A migraine can cause severe throbbing pain or a pulsing sensation, usually on just one side of the head. It’s often accompanied by nausea, vomiting, and extreme sensitivity to light and sound.
Migraine attacks can cause significant pain for hours to days and can be so severe that the pain is disabling.
Warning symptoms known as aura may occur before or with the headache. These can include flashes of light, blind spots, or tingling on one side of the face or in your arm or leg.
Medications can help prevent some migraines and make them less painful. Talk to your doctor about different migraine treatment options if you can’t find relief. The right medicines, combined with self-help remedies and lifestyle changes, may help.
Migraines often begin in childhood, adolescence or early adulthood. Migraines may progress through four stages: prodrome, aura, headache and post-drome, though you may not experience all stages.
These auras may be accompanied by feelings of dizziness and confusion or nausea and fatigue. Often the aura is a sign of the worst to come: the blindingly awful headache that the migraine experience culminates in.
Migraine and Nutritional Deficiencies
Although the underlying cause of migraine headaches has yet to be pinpointed and is thought to be different from person to person, research has shown that many migraine sufferers also have something else in common: a nutritional deficiency in one or more essential vitamins.
The Migraine-B Vitamin Connection
Migraine headaches may have many causes, and those causes vary from individual to individual. However, research studies aimed at determining whether nutritional factors may play a role in migraine development have shown that B vitamins may play a significant role in migraine headaches.
Vitamin B12 deficiency is one of the 5 essential nutrients you may be missing from your diet.
Further research published in 2009 showed that folic acid and vitamins B6 and B12 can reduce the severity and frequency of migraines among a sample of migraine sufferers.
Another study from Iran published in October 2015showed that vitamin B2 deficiency could be related to migraine.
All told, the data points to a tie between B vitamins and migraines, namely that B vitamin deficiency especially folic acid, B2, B6 and B12 can lead to migraine suffering.
The Migraine-D Vitamin Connection
Vitamin D deficiency is more common than you may think. In fact, it is so common that The American Journal of Clinical NutritionIt called it a worldwide problem which is recognized as a pandemic.
What makes vitamin D unique compared to other vitamins is that your body can make its own vitamin D when you expose your skin to sunlight, whereas you need to get other vitamins from the foods you eat. In today’s world where so many people spend the bulk of their time indoors, exposure to and absorption of naturally occurring vitamin D can be sorely lacking.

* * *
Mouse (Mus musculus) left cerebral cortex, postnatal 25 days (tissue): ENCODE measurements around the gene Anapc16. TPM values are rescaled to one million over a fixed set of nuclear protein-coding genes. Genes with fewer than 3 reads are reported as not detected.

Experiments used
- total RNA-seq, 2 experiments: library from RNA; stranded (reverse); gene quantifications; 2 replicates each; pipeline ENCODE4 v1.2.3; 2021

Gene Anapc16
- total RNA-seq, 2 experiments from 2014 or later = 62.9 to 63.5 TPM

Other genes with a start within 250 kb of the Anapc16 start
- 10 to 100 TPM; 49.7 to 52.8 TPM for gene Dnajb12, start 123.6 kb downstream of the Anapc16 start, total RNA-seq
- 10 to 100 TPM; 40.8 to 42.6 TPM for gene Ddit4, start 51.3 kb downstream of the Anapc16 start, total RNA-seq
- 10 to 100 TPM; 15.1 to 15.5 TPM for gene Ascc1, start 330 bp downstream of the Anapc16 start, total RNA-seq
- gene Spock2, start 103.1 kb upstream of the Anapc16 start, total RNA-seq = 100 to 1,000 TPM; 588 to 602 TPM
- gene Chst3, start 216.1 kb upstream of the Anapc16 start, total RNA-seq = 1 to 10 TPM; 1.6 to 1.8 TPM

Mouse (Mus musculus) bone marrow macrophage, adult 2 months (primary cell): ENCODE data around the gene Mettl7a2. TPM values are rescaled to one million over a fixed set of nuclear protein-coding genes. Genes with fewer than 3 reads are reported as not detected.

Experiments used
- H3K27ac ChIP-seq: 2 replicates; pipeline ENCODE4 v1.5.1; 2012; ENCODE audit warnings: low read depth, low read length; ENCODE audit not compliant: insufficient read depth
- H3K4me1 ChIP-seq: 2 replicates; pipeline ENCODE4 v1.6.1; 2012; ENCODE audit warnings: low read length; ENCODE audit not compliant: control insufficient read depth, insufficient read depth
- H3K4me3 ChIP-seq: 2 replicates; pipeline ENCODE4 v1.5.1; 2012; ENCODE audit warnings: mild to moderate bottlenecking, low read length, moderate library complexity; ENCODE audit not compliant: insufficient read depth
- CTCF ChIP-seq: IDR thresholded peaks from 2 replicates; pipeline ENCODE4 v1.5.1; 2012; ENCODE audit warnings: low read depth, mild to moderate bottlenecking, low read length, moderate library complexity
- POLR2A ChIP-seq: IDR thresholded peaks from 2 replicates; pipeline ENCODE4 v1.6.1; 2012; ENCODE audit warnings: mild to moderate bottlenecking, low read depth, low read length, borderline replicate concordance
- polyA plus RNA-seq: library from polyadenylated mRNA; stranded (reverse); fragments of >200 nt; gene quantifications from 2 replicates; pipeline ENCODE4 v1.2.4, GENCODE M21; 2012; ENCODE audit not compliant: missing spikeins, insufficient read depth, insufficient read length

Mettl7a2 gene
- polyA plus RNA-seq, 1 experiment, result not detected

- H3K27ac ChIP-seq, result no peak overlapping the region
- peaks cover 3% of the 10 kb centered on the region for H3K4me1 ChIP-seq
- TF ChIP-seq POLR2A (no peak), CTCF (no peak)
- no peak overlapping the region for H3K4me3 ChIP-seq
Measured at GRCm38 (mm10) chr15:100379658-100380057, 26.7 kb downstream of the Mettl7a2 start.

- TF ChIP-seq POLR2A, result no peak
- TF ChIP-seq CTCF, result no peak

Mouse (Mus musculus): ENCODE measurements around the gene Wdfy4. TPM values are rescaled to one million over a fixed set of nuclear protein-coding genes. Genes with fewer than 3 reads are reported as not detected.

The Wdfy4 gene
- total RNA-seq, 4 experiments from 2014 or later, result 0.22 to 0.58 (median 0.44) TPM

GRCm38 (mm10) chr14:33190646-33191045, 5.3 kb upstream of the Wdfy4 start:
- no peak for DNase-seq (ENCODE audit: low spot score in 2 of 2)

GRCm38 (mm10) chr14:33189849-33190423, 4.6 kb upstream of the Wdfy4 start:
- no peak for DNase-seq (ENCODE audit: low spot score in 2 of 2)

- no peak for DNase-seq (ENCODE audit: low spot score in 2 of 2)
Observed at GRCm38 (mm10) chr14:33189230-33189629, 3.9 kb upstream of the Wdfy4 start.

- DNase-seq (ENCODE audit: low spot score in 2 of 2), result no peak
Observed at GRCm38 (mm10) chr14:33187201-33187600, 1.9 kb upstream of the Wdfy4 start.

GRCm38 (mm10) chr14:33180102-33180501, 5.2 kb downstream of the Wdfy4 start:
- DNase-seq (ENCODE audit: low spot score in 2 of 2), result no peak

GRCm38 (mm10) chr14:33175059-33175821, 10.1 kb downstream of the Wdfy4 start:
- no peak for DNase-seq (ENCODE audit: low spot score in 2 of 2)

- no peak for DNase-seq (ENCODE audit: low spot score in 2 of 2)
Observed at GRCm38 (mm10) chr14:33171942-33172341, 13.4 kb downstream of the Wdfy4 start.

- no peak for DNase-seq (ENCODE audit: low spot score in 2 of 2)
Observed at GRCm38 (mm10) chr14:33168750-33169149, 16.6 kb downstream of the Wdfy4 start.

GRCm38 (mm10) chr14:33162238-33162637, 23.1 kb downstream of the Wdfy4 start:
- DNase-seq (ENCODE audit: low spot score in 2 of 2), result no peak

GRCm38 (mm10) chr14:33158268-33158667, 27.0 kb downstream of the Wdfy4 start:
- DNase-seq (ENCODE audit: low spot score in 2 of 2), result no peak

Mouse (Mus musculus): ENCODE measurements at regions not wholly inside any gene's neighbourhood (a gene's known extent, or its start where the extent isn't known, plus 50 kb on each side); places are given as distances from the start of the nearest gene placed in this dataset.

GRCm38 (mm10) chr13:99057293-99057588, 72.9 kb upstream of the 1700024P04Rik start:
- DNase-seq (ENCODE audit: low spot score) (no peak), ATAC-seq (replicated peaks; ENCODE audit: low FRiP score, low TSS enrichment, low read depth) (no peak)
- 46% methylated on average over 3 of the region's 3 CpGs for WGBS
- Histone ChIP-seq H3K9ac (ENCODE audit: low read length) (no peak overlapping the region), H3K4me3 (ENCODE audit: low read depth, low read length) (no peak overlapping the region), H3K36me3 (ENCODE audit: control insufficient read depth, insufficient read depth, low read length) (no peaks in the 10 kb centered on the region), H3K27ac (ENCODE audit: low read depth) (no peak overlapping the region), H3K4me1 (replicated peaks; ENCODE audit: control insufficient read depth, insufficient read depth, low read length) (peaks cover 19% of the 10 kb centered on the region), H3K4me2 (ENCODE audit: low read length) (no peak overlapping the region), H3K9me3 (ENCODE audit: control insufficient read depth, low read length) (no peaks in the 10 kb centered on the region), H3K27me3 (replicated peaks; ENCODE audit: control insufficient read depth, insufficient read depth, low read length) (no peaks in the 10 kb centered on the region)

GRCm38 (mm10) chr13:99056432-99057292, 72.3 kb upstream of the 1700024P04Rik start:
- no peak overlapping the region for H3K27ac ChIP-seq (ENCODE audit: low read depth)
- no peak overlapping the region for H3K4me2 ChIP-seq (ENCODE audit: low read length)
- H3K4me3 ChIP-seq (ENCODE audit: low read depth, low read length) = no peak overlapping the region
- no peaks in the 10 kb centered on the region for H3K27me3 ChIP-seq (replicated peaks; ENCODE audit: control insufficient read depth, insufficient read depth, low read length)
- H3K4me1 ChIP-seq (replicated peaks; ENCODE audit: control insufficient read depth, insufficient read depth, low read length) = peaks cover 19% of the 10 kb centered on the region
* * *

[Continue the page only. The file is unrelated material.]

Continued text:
I’ve already mentioned the common causes for lack of vitamin D and how this deficiency affects your health. A research indicates that lack of vitamin D may also cause migraines.
Here is what the researchers found:
Serum vitamin D levels were significantly lower in patients with migraines compared to the control group.
In a multiple model analysis, vitamin D were found to be associated with migraines.
The researchers concluded:
“Based on the present findings, we may suggest that decreased serum vitamin D levels were associated with migraine.”
Comprehensive Migraine Treatment – Look for the Migraine Triggers
It is important for you to understand that treating migraines by using a simple remedy may not be the best approach. While using supplements like B and D vitamins can be useful, this is still an approach which is similar to using medications. In many cases you can get a longer lasting relief by identifying the root cause of your migraines – you need to identify and avoid the triggers of the migraine.
Common Migraine Triggers
Did you know that at least 60% of all diseases can be in some way attributed to stress?
Stress can be another major trigger for migraines; a new job, increased workload at an existing job, or even marrying or having a child are all considered stressful events, and can all serve as migraine triggers.
- Sensory triggers
A lot of migraine sufferers insist that their migraine-related pain is brought on primarily by sensory triggers, especially visual ones.
Bright or flickering lights, a rapid change from darkness to brightness, and even exposure to sunlight can all trigger a migraine headache. Sometimes loud or repetitive sounds can also serve as a trigger, or even strong smells such as perfume or chemical scents.
- Food and Drink
Food and drink can be a big culprit in bringing on a migraine. Preservatives in processed foods, caffeine, tannins in red wine and black tea, excessive sodium intake, smoked foods and aged cheeses can all act as triggers for migraine.
Many people who eat convenience foods find themselves suffering from migraines without being able to pinpoint a specific trigger.